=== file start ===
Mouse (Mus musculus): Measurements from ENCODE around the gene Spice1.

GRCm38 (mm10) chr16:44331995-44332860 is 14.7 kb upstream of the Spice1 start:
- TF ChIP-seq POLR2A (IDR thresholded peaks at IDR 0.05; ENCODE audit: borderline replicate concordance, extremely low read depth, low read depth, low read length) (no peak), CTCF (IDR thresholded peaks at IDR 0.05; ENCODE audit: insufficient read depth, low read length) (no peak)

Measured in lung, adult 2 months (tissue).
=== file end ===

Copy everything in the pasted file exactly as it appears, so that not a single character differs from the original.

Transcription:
Mouse (Mus musculus): Measurements from ENCODE around the gene Spice1.

GRCm38 (mm10) chr16:44331995-44332860 is 14.7 kb upstream of the Spice1 start:
- TF ChIP-seq POLR2A (IDR thresholded peaks at IDR 0.05; ENCODE audit: borderline replicate concordance, extremely low read depth, low read depth, low read length) (no peak), CTCF (IDR thresholded peaks at IDR 0.05; ENCODE audit: insufficient read depth, low read length) (no peak)

Measured in lung, adult 2 months (tissue).